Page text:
Dialysis treatment (HD and PD) remains the principal method of treatment for correcting the renal dysfunction. However, dialysis has limitations chiefly in the form of lack of adequate dialysis facilities and well-trained personnel. Also, financial constrains prevent hospitals from performing dialysis in the right way, i.e. three sessions per week (5-6 hours per session). [11]

Globally, the dialysis-monitoring strategy is principally based on measurement of chemical substances before and after each session of dialysis. Thus, monitoring various hematological parameters, especially before dialysis, may help in preventing compli­cations and, consequently, the mortality rate.

In the present study, all the hematological parameters were found to increase insigni­ficantly after HD sessions; this is in contrast to the report of Inagaki H et al, who reported a significant decrease in the hematocrit and leukocyte count in patients undergoing HD. Thus, the reduction in the various hemato­logical parameters during the HD session may not be attributable entirely to the HD procedure, but rather caused by the supine position and consequent hemodilution caused by redistribution of water from the extra-to intravascular space. [15] Further, the duration of HD and PD did not affect the hemato­logical parameters with the exception of the PCV and red cell count, which were significantly increased by the increase of the duration of HD.

On the other hand, the PT and APTT were significantly increased after HD. This finding is in contrast to the study reported by Malyszko J et al [16] and could be explained by the difference in the dose of heparin as well as the reduction of the number of HD sessions. Additionally, the platelet count increased after HD and decreased after PD, although without statistical significance. This is in contrast to the study of Knudsen F et al, [17] who reported a decrease in the number of platelets after HD. This could also be explained by the reduction of the number of HD sessions in our study.

It can be concluded that complete hemato­logical parameters as well as the PT and APTT were found to increase after both types of dialysis. Therefore, it is recommended that patients on dialysis should be investigated before and after dialysis to control the risk of anemia, bleeding or thrombosis.

   References Top

1.Bishop ML, Janet D, Edward PF. Clinical Chemistry: 4th edn. 1996:440-61.  Back to cited text no. 1    
2.Livolsi VA, Merino MJ, Books JJ. The National Medical Series of Independent Study. 3 rd ed. Pathology 1994:305-28.  Back to cited text no. 2    
3.Mayne PD, Mayne ZP. Clinical chemistry in diagnosis and treatment. 6th edn, 1994:20-1.   Back to cited text no. 3    
4.Fischbach F. A Manual of laboratory and diagnostic tests. 6 th ed, 2000:34-71.  Back to cited text no. 4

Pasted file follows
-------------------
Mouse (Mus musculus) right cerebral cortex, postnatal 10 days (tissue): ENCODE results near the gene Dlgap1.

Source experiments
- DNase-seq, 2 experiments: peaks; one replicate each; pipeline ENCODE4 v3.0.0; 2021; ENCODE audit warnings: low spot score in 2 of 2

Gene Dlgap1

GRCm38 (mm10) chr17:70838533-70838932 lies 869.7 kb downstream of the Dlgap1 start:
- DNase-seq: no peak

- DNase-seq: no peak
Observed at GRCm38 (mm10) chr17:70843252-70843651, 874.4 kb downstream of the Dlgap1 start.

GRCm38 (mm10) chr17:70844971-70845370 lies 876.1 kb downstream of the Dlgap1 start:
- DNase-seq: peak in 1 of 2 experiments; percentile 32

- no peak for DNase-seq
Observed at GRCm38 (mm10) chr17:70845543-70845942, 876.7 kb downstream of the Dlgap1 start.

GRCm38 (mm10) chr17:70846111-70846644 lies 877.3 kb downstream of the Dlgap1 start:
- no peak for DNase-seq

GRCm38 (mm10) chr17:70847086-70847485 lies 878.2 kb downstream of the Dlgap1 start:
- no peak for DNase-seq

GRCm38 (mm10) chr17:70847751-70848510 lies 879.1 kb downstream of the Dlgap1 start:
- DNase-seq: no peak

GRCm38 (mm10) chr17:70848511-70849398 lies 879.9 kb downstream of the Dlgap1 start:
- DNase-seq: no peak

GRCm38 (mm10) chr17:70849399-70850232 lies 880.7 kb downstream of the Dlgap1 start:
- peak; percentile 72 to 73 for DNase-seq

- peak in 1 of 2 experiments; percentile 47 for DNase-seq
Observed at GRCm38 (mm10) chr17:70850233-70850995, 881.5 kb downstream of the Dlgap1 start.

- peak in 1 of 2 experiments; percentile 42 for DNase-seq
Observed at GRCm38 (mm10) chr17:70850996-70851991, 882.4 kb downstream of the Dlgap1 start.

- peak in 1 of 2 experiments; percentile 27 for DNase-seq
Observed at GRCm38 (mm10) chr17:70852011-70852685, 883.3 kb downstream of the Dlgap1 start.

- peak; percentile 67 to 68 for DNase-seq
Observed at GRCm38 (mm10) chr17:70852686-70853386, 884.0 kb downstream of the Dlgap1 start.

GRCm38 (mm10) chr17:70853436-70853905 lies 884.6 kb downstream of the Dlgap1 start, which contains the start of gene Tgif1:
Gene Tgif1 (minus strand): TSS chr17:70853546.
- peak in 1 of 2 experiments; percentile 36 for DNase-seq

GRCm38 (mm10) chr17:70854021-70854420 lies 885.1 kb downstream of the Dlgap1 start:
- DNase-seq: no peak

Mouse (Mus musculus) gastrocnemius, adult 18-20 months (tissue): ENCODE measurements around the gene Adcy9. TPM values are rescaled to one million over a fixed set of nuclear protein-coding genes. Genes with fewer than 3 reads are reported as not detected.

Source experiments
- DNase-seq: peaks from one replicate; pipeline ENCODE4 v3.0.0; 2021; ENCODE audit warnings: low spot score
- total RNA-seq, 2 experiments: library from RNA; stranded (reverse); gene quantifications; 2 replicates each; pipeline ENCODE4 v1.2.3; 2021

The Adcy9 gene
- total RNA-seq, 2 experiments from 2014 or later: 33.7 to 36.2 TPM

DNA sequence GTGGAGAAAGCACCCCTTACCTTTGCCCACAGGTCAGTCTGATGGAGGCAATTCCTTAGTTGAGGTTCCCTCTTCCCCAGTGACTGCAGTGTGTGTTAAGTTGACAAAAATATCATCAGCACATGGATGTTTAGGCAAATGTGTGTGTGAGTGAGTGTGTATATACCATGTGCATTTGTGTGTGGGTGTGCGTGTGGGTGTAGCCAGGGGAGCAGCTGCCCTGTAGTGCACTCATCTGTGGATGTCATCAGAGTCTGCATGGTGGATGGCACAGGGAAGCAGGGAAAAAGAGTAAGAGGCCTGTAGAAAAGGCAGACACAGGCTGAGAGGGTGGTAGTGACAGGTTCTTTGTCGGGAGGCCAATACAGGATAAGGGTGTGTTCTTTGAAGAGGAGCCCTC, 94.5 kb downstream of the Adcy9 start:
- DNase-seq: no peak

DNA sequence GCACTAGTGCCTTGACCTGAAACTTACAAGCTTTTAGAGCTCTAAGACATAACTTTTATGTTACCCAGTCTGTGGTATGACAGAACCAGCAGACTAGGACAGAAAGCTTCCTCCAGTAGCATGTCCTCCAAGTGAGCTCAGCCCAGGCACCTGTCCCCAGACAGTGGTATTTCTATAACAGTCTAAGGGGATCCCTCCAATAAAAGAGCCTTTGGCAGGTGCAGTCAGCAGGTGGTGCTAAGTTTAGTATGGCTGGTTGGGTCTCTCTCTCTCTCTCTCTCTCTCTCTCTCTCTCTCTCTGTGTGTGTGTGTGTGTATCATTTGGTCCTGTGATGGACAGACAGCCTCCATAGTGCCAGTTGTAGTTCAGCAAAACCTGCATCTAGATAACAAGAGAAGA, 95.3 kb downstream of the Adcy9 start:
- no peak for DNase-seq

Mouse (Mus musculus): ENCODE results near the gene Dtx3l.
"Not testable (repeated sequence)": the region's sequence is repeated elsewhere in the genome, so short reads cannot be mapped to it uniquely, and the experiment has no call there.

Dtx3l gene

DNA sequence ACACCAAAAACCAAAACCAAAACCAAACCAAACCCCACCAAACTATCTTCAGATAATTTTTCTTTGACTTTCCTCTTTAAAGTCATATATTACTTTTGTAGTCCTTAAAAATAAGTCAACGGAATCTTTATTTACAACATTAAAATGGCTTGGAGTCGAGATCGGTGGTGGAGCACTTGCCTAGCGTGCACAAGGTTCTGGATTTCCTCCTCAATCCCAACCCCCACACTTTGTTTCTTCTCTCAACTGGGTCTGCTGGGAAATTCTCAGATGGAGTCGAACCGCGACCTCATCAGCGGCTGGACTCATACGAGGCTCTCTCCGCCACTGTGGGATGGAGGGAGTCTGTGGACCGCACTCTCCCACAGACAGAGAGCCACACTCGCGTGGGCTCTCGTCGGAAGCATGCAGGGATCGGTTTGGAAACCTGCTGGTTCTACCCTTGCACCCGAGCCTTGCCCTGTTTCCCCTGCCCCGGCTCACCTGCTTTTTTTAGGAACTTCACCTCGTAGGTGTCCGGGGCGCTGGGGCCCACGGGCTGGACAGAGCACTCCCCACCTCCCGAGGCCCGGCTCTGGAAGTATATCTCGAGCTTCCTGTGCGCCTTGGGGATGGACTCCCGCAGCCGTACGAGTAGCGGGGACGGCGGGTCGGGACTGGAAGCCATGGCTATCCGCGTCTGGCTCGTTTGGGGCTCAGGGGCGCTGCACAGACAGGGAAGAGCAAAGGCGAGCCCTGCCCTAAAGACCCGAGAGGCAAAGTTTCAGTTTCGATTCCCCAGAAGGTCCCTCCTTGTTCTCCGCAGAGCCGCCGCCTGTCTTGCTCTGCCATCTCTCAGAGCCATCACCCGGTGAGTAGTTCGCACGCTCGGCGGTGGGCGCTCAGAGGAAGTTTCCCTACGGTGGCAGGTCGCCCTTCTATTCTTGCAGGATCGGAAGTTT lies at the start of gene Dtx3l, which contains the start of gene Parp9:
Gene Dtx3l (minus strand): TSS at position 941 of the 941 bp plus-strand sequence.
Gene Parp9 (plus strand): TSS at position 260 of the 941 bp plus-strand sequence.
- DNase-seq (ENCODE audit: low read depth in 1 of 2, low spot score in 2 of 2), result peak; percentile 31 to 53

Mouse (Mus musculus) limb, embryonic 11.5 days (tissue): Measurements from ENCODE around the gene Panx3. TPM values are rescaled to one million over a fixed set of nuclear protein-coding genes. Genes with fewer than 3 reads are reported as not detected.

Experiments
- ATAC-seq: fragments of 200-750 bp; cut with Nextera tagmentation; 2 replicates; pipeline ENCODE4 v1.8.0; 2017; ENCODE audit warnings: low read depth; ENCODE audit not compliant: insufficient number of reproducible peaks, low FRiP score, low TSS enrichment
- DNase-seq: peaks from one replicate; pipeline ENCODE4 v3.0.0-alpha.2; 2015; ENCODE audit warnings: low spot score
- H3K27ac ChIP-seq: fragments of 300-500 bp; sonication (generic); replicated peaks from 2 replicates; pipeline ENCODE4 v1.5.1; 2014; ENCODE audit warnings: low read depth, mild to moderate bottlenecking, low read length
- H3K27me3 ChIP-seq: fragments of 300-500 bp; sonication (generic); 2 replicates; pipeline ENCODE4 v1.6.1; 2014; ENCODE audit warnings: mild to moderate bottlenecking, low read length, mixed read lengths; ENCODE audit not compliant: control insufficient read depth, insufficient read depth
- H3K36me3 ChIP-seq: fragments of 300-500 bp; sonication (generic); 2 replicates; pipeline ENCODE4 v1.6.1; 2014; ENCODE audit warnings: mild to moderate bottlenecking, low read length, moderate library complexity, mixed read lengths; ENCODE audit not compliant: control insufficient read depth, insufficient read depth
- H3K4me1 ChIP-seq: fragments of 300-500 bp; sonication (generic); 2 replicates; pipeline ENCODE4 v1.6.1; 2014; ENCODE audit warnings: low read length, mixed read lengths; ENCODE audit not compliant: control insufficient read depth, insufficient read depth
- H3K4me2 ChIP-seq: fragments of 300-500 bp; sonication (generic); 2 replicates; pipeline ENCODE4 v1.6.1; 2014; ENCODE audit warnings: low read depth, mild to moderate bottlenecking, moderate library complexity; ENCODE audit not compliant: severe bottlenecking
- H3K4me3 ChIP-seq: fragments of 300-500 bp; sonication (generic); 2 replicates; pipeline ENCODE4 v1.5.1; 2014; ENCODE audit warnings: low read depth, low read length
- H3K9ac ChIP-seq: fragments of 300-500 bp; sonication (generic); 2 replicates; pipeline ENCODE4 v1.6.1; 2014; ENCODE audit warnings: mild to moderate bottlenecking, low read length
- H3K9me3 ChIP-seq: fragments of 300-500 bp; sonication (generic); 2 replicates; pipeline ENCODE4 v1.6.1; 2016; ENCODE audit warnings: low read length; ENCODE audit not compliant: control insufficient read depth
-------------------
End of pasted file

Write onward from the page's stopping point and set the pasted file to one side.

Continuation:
5.Dacie JV, Lewis SM. Practical hematology. 9 th ed. Churchill Livingstone: Edinburgh; 2001:453.  Back to cited text no. 5    
6.Woo KT, Wei SS, Lee EJ, Lau YK, Lim CH. Effects of hemodialysis and peritoneal dialysis on antithrombin III and platelets. Nephron 1985;40(1):25-8.  Back to cited text no. 6    
7.Tassies D, Reverter JC, Cases A, et al. Reticulated platelets in uremic patients: Effect of hemodialysis and CAPD. Am J Hematol 1995;50(3):161-6.  Back to cited text no. 7    
8.Majweska E, Baj Z, Sulowska Z, Rysz J, Luciak M. Effects of uraemia and hemo­dialysis on neutrophil apoptosis and expression of apoptosis related proteins. Nephrol Dial Transplant 2003;18(12):2582-8.  Back to cited text no. 8    
9.Andrikos E, Buoncristiani E, D'Intini V, et al. Effect of daily hemodialysis on monocytes apoptosis. Blood Purification 2005;23(1):79­-82.  Back to cited text no. 9    
10.Kumar P, Clark M. Clinical medicine, 4 th edn, 2002:484-5.  Back to cited text no. 10    
11.Edwards CR, Bouchier IA, Haslett C, Chilvers ER. International Student Edition Davidson's: Principles and Practice of Medicine, 18 th edn. 1999:631.  Back to cited text no. 11    
12.Abboud OL, Osman EM, Musa AR. The Etiology of chronic renal failure in adult sudanese patients. Ann Trop Med Parasitol 1989;83(4):411-4.  Back to cited text no. 12    
13.Rodack BF. Diagnostic hematology. Routine laboratory investigations of blood cells and bone marrow. 1st edn, 1993:125.  Back to cited text no. 13    
14.Cheesbrough M. Medical laboratory manual for tropical countries. 2 nd edn, Oxford. Butterworth, 1987:602.  Back to cited text no. 14    
15.Inagaki H, Kuroda M, Watanabe S, Hamazaki T. Changes in major blood components after adopting the supine position during haemo­dialysis. Nephrol Dial Transplant 2001;16 (4):798-802.  Back to cited text no. 15    
16.Malyszko J, Malyszko JS, Myliwiec M. Comparison of hemostatic disturbances between patients on CAPD and patients on HD. Perit Dial Int 2001;21(2):158-65.  Back to cited text no. 16    
17.Knudsen F, Dyerberg J. Platelets and antithrombin III in uraemia: The acute effect of haemodialysis. Scand J Clin Lab Invest 1985;45(4):341-7.  Back to cited text no. 17    

Correspondence Address:
Mohamed Siddig Mohamed Ali
Faculty of Medical Laboratory Sciences, Al Neelain University, P.O. Box 12702, Khartoum
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Source of Support: None, Conflict of Interest: None

PMID: 18310883

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  [Table - 1], [Table - 2], [Table - 3], [Table - 4]